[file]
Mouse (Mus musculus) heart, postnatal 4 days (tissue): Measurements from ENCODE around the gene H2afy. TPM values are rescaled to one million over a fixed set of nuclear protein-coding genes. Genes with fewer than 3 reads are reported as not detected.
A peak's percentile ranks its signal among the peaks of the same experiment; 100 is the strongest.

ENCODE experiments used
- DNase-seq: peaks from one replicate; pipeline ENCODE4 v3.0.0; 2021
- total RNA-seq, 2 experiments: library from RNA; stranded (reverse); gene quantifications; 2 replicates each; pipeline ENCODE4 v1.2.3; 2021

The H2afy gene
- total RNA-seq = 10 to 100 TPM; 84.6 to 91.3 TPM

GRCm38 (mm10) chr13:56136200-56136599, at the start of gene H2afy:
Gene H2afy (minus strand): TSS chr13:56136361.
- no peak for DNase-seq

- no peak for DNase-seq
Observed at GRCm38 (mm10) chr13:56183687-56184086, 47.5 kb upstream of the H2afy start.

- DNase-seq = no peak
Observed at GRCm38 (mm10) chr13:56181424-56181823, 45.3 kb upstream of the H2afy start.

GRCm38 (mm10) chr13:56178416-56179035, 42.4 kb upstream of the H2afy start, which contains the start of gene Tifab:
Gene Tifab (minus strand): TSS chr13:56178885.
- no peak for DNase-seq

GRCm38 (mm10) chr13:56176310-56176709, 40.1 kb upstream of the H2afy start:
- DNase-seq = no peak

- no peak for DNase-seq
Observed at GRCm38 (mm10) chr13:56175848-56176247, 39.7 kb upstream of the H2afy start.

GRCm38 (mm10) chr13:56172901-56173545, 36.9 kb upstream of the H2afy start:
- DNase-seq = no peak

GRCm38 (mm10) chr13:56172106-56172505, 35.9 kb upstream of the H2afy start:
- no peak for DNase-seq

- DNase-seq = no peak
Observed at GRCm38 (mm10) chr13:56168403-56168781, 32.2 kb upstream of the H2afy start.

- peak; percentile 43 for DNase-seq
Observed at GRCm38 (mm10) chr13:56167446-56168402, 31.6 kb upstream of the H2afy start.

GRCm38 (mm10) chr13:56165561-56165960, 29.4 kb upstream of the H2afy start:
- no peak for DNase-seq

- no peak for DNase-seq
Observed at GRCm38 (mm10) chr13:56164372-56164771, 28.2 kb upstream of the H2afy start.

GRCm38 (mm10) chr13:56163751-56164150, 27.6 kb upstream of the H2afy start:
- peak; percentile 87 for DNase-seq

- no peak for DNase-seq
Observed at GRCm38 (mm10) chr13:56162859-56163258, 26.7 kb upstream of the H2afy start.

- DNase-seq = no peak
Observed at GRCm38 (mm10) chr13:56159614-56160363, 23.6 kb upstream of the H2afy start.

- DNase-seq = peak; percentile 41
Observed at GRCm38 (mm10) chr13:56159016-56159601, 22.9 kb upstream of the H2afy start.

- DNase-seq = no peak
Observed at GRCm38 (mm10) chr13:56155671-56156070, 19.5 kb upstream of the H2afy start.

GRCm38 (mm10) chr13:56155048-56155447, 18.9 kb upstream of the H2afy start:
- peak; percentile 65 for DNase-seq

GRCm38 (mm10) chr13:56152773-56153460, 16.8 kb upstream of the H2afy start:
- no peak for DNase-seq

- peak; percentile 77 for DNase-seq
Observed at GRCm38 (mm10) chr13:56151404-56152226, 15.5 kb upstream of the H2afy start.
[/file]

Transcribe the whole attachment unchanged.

Mouse (Mus musculus) heart, postnatal 4 days (tissue): Measurements from ENCODE around the gene H2afy. TPM values are rescaled to one million over a fixed set of nuclear protein-coding genes. Genes with fewer than 3 reads are reported as not detected.
A peak's percentile ranks its signal among the peaks of the same experiment; 100 is the strongest.

ENCODE experiments used
- DNase-seq: peaks from one replicate; pipeline ENCODE4 v3.0.0; 2021
- total RNA-seq, 2 experiments: library from RNA; stranded (reverse); gene quantifications; 2 replicates each; pipeline ENCODE4 v1.2.3; 2021

The H2afy gene
- total RNA-seq = 10 to 100 TPM; 84.6 to 91.3 TPM

GRCm38 (mm10) chr13:56136200-56136599, at the start of gene H2afy:
Gene H2afy (minus strand): TSS chr13:56136361.
- no peak for DNase-seq

- no peak for DNase-seq
Observed at GRCm38 (mm10) chr13:56183687-56184086, 47.5 kb upstream of the H2afy start.

- DNase-seq = no peak
Observed at GRCm38 (mm10) chr13:56181424-56181823, 45.3 kb upstream of the H2afy start.

GRCm38 (mm10) chr13:56178416-56179035, 42.4 kb upstream of the H2afy start, which contains the start of gene Tifab:
Gene Tifab (minus strand): TSS chr13:56178885.
- no peak for DNase-seq

GRCm38 (mm10) chr13:56176310-56176709, 40.1 kb upstream of the H2afy start:
- DNase-seq = no peak

- no peak for DNase-seq
Observed at GRCm38 (mm10) chr13:56175848-56176247, 39.7 kb upstream of the H2afy start.

GRCm38 (mm10) chr13:56172901-56173545, 36.9 kb upstream of the H2afy start:
- DNase-seq = no peak

GRCm38 (mm10) chr13:56172106-56172505, 35.9 kb upstream of the H2afy start:
- no peak for DNase-seq

- DNase-seq = no peak
Observed at GRCm38 (mm10) chr13:56168403-56168781, 32.2 kb upstream of the H2afy start.

- peak; percentile 43 for DNase-seq
Observed at GRCm38 (mm10) chr13:56167446-56168402, 31.6 kb upstream of the H2afy start.

GRCm38 (mm10) chr13:56165561-56165960, 29.4 kb upstream of the H2afy start:
- no peak for DNase-seq

- no peak for DNase-seq
Observed at GRCm38 (mm10) chr13:56164372-56164771, 28.2 kb upstream of the H2afy start.

GRCm38 (mm10) chr13:56163751-56164150, 27.6 kb upstream of the H2afy start:
- peak; percentile 87 for DNase-seq

- no peak for DNase-seq
Observed at GRCm38 (mm10) chr13:56162859-56163258, 26.7 kb upstream of the H2afy start.

- DNase-seq = no peak
Observed at GRCm38 (mm10) chr13:56159614-56160363, 23.6 kb upstream of the H2afy start.

- DNase-seq = peak; percentile 41
Observed at GRCm38 (mm10) chr13:56159016-56159601, 22.9 kb upstream of the H2afy start.

- DNase-seq = no peak
Observed at GRCm38 (mm10) chr13:56155671-56156070, 19.5 kb upstream of the H2afy start.

GRCm38 (mm10) chr13:56155048-56155447, 18.9 kb upstream of the H2afy start:
- peak; percentile 65 for DNase-seq

GRCm38 (mm10) chr13:56152773-56153460, 16.8 kb upstream of the H2afy start:
- no peak for DNase-seq

- peak; percentile 77 for DNase-seq
Observed at GRCm38 (mm10) chr13:56151404-56152226, 15.5 kb upstream of the H2afy start.